Austin’s top doctor recommends sending younger students back to school first


AUSTIN (KXAN) — On Tuesday, Austin-Travis County’s top doctor recommended that education leaders prioritize getting younger kids back to school first.

In his weekly briefing with Travis County Commissioners Tuesday, Dr. Mark Escott was clear that there is danger in sending anyone back to school.

He says while data is changing weekly and even daily on the rate at which children contract and spread the virus, the risks to faculty and staff is much, much higher.

“The risk of death in our population in March and April was about 2% for those ages 50 to 59, which is much higher than for students. The risk of hospitalizations is much higher, and we can’t exclude the teachers and the staff, the custodians, the other support staff, administrators when we’re making our decisions about schools. They’re the ones at risk. The parents of those students are at risk. We’ve got to weigh all those things in making a decision.”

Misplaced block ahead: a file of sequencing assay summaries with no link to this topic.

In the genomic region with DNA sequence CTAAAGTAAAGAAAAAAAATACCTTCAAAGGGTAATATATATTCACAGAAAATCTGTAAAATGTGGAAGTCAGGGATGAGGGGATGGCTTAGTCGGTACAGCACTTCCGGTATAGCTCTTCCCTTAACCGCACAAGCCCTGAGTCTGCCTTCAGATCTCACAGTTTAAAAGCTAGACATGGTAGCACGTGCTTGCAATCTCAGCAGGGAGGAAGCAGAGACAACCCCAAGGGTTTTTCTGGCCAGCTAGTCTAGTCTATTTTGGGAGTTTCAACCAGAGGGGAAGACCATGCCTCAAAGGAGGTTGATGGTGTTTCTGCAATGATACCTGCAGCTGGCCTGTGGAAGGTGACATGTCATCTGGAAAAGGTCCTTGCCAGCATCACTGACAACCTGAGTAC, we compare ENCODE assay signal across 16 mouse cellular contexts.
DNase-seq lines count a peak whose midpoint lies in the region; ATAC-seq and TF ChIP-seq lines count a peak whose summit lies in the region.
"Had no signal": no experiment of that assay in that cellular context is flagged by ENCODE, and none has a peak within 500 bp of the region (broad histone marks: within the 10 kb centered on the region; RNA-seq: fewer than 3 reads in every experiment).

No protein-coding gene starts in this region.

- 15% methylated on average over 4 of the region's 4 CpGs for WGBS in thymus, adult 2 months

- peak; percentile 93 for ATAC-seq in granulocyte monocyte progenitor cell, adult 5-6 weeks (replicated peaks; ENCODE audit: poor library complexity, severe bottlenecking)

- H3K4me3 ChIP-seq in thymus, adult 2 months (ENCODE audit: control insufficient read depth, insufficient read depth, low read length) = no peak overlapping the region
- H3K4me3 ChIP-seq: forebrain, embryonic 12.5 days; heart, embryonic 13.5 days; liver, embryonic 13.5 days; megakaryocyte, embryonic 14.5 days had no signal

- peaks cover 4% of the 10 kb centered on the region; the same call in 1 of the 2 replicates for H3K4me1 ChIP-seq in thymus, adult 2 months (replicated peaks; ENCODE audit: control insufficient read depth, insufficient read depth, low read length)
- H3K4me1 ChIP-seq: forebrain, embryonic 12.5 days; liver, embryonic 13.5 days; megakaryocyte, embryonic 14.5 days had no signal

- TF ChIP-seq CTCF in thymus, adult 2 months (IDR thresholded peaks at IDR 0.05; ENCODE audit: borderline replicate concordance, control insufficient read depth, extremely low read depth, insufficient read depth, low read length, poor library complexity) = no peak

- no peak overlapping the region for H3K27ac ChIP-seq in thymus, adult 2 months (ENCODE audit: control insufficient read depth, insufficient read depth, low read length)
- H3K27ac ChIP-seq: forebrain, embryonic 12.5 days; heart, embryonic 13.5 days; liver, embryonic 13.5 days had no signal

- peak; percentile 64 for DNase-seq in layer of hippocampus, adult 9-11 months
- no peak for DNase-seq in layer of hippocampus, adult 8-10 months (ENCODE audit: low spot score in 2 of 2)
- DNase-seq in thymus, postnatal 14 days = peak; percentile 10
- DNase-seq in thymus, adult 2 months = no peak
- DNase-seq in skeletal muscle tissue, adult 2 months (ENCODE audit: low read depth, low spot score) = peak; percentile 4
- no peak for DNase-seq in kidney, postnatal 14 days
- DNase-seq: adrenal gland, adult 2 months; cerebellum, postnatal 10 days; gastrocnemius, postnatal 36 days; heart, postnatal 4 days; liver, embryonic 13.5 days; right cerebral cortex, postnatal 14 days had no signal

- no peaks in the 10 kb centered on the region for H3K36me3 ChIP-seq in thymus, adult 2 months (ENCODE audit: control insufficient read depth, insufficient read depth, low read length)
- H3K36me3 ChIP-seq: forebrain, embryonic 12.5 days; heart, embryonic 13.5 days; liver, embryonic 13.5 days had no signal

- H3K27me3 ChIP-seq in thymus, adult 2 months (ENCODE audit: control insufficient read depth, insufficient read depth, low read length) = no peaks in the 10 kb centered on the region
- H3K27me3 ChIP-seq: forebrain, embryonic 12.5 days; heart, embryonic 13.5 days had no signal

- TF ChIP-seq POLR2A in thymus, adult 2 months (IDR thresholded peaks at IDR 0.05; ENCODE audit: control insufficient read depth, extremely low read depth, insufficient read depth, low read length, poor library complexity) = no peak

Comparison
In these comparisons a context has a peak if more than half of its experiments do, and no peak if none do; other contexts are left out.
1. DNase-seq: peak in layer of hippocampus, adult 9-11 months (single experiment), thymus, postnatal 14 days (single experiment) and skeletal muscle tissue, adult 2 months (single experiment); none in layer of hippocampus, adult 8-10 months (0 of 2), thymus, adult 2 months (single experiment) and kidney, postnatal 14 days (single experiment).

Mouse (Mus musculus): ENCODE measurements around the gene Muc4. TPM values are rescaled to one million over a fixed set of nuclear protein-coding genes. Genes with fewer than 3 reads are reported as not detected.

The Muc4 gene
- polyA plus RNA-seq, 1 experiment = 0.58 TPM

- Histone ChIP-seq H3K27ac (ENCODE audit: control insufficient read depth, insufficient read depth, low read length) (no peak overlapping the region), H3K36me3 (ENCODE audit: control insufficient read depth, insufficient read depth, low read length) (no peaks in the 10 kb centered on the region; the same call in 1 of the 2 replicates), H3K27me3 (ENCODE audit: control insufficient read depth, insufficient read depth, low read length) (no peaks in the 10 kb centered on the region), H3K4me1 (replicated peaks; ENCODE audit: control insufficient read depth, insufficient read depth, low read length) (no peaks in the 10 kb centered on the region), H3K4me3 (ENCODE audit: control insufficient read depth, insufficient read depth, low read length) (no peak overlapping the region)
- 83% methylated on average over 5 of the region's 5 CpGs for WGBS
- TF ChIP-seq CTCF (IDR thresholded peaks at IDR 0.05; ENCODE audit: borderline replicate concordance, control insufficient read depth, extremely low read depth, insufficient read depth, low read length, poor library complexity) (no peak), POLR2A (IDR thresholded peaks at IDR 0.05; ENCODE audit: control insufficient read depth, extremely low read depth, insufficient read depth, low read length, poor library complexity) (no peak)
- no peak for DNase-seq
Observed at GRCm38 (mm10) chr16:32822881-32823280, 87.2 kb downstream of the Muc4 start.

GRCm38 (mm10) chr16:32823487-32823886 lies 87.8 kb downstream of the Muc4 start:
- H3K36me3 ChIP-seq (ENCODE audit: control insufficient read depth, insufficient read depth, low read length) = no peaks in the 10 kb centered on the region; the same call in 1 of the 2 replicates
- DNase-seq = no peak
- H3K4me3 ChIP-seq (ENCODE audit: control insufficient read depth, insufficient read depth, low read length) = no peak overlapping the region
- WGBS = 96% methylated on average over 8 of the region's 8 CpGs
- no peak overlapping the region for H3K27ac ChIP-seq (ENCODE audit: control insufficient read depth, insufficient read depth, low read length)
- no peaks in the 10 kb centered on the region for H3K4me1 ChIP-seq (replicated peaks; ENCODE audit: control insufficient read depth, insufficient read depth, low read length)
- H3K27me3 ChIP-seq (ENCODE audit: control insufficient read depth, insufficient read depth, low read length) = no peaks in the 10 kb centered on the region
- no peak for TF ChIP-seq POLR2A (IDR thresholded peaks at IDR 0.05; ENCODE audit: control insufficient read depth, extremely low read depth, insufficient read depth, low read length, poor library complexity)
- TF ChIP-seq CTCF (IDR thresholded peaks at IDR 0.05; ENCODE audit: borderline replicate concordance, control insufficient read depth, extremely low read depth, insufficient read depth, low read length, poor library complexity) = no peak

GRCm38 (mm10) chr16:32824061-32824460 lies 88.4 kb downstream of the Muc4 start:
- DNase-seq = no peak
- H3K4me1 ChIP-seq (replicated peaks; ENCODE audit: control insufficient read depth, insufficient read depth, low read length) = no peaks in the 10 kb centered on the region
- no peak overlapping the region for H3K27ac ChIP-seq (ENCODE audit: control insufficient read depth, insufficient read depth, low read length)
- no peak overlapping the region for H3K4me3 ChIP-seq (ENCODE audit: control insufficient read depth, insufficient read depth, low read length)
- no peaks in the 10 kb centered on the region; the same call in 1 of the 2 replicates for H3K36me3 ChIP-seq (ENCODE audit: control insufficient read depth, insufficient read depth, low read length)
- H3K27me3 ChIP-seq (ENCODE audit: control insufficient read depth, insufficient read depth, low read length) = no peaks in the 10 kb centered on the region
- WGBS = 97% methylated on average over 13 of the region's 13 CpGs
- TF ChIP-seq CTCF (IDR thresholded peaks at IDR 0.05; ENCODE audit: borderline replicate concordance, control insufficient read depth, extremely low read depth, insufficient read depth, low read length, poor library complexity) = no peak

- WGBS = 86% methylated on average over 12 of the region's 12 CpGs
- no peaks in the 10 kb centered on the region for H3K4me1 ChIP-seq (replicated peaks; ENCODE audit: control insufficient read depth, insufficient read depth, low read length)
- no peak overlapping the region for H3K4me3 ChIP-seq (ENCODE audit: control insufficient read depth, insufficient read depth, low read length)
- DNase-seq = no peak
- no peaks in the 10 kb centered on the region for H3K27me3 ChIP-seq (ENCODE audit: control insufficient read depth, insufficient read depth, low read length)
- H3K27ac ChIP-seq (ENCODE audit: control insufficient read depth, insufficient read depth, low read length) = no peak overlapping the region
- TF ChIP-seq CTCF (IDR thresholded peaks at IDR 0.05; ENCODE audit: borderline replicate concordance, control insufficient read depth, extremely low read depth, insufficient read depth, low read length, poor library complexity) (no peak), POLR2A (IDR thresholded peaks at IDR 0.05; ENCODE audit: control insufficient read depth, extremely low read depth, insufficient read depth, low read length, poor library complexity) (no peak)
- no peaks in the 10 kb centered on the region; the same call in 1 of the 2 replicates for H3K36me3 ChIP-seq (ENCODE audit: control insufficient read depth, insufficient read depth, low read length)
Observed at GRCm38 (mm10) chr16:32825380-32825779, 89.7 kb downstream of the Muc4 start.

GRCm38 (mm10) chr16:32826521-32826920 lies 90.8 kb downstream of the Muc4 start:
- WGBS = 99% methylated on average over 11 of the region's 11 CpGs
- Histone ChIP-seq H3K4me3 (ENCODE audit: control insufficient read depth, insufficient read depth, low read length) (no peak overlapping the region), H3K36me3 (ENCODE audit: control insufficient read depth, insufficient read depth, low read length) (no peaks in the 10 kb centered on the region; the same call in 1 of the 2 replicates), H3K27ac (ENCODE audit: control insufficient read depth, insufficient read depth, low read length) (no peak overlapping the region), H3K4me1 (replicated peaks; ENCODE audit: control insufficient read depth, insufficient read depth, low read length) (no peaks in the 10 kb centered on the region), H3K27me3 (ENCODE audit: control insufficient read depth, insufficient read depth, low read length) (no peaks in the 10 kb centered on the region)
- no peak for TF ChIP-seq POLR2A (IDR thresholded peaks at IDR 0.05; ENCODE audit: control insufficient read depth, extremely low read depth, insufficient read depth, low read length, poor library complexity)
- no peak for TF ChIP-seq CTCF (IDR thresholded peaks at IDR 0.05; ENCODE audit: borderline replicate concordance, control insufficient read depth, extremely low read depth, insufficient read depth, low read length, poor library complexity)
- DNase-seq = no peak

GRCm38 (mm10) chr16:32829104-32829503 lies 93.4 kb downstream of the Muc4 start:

Escott says recommendations from the National Academy of Sciencing, Engineering and Medicine suggest first bringing back students in kindergarten through third grade, who most need teacher interaction to develop reading skills, and students in special education classes, who require extra help.

“If we’re going to take risks, those risks have to be very small,” Escott said of returning children to schools. “I think it’s important that we consider a staged rollout of in person schooling, that we take the advice from the National Academies and focus on those students who really must be in a classroom in September and then dial it up from there as the situation allows.”

But Austin ISD’s Union President, Ken Zarifis says even that isn’t a risk most educators are willing to take.

“We understand that the challenges are mighty with families, with the district, and everybody else,” Zarifis said. “But we will not sacrifice our kids, our kindergartners, our six-year-olds, our seven-year-olds, just to see if it’s going to work.”

Zarifis doesn’t deny that at-home learning will create some gaps in education, saying, “This is an extraordinary time. Let’s admit the shortcomings that this COVID-19 presents to education and how we will not meet the typical year’s demands for education.”

However, he says educators can do a better job filling in those gaps and catching students up in the long run if they hone in on executing online learning for now and shift their focus to making sure parents of young and special education students have all the resources they need by the fall.

“Let’s spend our time doing that instead of figuring out how to get kids back into a classroom,” Zarifis said.

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